Wow, I might be "asked to surrender" my iPod? Give me a break Napa Valley Marathon - your rules need some serious revising.

Spirit of the Marathon

Last Thursday night (1/24/2008) I caught the one-night-only showing of the movie "Spirit of the Marathon". If you are a runner, go see this movie. If you know someone who runs and you think they are crazy, go see this movie. (They've added an encore showing on 2/21/2008)

The movie follows six people who are training for the 2005 Chicago Marathon. Two are professional athletes, two have run the Chicago marathon previously (one of them wants to qualify for Boston) and the other two runners are marathon novices. You get to see their training up close and follow them through the ups and downs. One of the professional athletes is Deena Kastor, an American who won the Bronze medal in the marathon from the last Olympics. In her second week of training, she runs 145 miles - around what I run in a month. She gets the official "bad-ass runner" label from me...

The cinematography on race day is great - lots of shots of the course, the individual runners and good history throughout on marathons in general (guest cameos by people like Paula Radcliffe, Amby Burfoot, Alberto Salazar, etc. Lots of familiar names if you read Runner's World). Adrenaline pumping finishes by the two professional runners and a strong sense of pride for the four non-professional folks (after my tough CIM run, I could really relate to one of the runners :-))

Definitely check it out if you get a chance.



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California International Marathon (CIM) 2007 - Finisher!

Last Sunday I ran the California International Marathon, starting in Folsom and ending in Sacramento.

LIke most out-of-town participants, I stayed at a downtown hotel, 3 blocks from the finish line. Up at 4:15am, I headed over the host hotel to catch a bus to the starting line. Arriving at the start at 6:15am, I stretched, ate more food and tried to stay warm.  At the 7am start, the weather was in the high 40's with a slight headwind of about 7 mph.

The first half went pretty well. I stuck to my pace, finishing in 1:58. One thing to note about this race - it is a net downhill, but there are plenty of hills in the first half. My GPS said it was over 1000 ft of vertical. The second half was a bit tougher though. The wind picked up quite a bit (~20mph) and the temperature dropped. I bonked really hard at Mile 17 - I've never hit the wall that hard, that early. Over the next 5 miles, I drank a ton of fluids and by Mile 22 had climbed the wall.  The finish was great; there was a vocal group of people supporting the race. Their cheering helped push me across the finish line.

Overall, here's how the run rates in my book:

Organization - Accurate mile markers, 18 aid stations. My only complaint is that the aid stations weren't laid out in any organized/published fashion (i.e. every 2 miles, etc). Grade: B+

Course - First third of the course somewhat scenic. Grade: B-

Aid-stations - Well staffed and stocked. Grade: A

Swag - Short sleeve, dri-fit shirt. Grade: A

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Cal International Marathon (CIM) - 2000 Additional Runners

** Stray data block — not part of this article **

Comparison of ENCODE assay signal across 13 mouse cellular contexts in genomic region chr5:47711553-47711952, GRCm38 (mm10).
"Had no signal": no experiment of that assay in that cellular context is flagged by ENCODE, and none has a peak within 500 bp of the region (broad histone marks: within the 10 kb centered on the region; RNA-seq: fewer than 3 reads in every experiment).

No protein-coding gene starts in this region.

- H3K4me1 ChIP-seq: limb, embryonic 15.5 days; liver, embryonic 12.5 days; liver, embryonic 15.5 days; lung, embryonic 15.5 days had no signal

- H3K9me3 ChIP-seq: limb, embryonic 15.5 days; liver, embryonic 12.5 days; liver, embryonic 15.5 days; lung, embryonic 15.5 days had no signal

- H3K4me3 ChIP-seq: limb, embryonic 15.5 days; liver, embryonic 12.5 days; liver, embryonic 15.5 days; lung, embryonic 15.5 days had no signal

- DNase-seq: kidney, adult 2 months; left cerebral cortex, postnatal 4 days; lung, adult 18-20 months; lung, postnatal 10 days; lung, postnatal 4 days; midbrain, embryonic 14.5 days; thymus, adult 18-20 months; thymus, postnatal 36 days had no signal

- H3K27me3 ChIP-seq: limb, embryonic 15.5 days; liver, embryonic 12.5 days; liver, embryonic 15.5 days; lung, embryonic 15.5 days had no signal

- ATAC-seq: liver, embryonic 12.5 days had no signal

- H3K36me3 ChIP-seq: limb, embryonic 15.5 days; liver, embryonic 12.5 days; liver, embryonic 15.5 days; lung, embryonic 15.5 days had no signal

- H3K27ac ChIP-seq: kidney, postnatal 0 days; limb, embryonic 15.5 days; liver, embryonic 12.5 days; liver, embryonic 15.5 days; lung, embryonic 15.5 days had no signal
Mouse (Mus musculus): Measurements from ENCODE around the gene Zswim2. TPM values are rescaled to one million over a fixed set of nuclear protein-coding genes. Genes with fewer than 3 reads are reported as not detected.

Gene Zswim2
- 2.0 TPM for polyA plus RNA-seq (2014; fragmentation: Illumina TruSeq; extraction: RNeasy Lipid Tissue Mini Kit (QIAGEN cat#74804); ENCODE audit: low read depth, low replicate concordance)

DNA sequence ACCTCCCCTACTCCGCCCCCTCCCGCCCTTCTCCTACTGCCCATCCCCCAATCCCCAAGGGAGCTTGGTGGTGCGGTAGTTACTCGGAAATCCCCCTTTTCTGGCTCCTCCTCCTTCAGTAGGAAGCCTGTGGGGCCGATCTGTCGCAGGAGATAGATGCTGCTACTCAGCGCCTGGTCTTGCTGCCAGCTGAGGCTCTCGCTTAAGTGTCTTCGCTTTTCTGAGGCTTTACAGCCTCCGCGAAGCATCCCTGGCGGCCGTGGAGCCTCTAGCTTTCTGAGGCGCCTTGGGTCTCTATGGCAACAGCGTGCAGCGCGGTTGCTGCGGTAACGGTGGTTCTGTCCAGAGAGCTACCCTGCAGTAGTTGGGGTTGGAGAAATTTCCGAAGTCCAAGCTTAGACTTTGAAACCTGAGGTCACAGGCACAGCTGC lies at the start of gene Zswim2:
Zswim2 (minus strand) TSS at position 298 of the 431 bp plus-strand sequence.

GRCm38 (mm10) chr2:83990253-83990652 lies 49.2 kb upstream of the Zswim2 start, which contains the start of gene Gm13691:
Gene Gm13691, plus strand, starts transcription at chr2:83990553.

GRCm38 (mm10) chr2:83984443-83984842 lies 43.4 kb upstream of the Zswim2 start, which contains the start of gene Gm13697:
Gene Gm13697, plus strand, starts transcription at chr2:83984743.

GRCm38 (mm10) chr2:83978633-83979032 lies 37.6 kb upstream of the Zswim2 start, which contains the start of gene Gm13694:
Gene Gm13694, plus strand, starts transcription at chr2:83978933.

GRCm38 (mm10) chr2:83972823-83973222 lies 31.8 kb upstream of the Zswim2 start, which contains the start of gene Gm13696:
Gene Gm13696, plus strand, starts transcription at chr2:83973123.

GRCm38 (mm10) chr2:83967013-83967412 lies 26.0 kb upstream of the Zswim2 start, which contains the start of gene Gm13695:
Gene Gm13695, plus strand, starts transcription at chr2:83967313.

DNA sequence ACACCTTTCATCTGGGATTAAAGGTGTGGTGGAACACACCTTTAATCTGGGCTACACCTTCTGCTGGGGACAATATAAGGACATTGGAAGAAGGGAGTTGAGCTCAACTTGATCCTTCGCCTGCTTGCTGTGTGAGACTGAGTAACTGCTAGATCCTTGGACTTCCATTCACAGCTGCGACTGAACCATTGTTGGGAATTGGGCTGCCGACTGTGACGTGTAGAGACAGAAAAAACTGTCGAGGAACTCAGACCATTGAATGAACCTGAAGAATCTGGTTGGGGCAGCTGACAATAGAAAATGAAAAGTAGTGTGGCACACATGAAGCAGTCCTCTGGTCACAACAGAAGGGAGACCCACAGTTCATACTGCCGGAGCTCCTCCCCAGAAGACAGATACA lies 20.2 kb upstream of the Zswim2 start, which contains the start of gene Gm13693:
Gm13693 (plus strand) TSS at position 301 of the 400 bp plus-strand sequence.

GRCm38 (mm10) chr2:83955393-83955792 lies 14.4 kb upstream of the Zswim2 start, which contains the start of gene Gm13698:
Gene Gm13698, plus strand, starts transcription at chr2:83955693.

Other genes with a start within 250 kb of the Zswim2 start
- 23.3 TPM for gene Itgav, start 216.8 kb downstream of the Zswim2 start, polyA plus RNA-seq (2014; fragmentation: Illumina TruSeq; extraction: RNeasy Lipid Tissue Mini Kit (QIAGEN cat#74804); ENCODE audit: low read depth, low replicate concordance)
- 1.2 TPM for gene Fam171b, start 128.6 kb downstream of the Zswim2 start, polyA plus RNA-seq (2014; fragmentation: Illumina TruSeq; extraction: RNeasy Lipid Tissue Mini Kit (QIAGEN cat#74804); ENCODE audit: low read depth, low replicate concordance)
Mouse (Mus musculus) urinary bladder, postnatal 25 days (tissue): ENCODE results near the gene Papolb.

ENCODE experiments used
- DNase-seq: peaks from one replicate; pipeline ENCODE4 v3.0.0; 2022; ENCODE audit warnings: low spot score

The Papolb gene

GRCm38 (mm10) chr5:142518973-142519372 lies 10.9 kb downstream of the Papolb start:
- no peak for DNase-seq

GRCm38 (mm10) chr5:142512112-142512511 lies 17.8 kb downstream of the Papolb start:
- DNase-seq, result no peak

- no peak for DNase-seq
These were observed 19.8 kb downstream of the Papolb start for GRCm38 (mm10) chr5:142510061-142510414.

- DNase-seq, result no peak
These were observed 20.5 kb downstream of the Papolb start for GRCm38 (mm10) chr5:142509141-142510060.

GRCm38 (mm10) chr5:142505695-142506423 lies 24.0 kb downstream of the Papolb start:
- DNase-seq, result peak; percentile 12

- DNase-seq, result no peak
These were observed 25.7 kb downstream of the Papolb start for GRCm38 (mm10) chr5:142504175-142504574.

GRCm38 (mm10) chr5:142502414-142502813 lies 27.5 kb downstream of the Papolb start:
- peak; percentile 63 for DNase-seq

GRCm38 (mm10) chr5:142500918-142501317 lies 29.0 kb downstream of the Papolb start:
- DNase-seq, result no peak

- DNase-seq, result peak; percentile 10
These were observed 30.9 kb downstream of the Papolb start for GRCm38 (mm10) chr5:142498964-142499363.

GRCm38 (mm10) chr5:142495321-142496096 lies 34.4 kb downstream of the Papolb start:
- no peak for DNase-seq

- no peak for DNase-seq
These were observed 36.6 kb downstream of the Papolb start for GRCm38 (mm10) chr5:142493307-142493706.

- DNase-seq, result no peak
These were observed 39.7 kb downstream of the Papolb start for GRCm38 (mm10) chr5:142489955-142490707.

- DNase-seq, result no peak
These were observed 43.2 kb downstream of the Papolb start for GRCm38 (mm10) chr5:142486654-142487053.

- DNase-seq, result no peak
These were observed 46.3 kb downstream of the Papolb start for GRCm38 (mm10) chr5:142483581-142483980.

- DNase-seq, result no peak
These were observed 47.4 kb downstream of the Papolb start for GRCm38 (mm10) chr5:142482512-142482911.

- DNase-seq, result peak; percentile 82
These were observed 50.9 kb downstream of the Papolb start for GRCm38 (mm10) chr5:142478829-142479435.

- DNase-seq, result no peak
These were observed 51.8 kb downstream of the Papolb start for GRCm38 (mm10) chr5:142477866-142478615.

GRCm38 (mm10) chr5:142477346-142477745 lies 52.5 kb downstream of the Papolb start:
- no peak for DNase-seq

Apparently CIM is really popular this year - there are 2000 more runners this year than last. I was already planning on taking the bus to the start, but this leaves no doubt (from an "official" CIM email -- bad karma for the person sending the email hoax btw)



If you are being dropped off at the start, arrival at the starting area between 5 a.m. to 6 a.m. is highly recommended. Long lines of bumper-to-bumper cars are anticipated along both the north and the south start area runner drop offs.

If you haven't already made this wise decision, purchase a bus ticket at the Expo and drive to Sacramento on Marathon morning to take the bus! You will end up saving time.

An evil email was being circulated this morning (Friday, Nov. 30) about a change in the Relay start time. DISREGARD it! NOTHING has changed; the Relay runners will start with the marathoners at 7 a.m.!


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Portland Marathon 2007: Finisher!

Last Sunday, I ran the Portland Marathon (10/7/2007)

We arrived in Portland on Saturday afternoon, checked into the host hotel (Portland Hilton) and went directly to the expo. After picking up our numbers, chips and race packets, I bought a waterproof vest as rain was expected for the race. After a great pasta dinner, we crashed and got up bright and early for the race. Fortunately, the rain did not materialize, so we had a dry start with the temperature in the mid 50's.

With over 9,000 runners, it took a few minutes to cross the Start line. Overall, the course was great, fairly scenic and flat. I had heard about the St. John's Bridge at Mile 17 from several people prior to the race, but nothing prepared me for the sight of the bridge.  


One minute, I'm running along a fairly flat stretch of road, the next I'm running up the off-ramp, gaining 150+ feet of elevation in a half mile or less (check out the topo map below). I managed to run all the way to the highest point and the view was a great reward.

I never hit the wall, but definitely slowed my pace after Mile 21. I cranked up my iPod, ignored the cries of pain from my legs and had a strong finish. I would definitely recommend Portland, it was well organized and a lot of fun.

Overall, here's how the run rates in my book:



Organization - Incredible. Very well organized and staffed. Grade: A

Course - Fairly scenic, a few "industrial" spots that could have been avoided. Grade: B

Aid-stations - Well staffed and stocked, approximately every 2 miles. Grade: A

Swag - Long sleeve, dri-fit shirt. Grade: A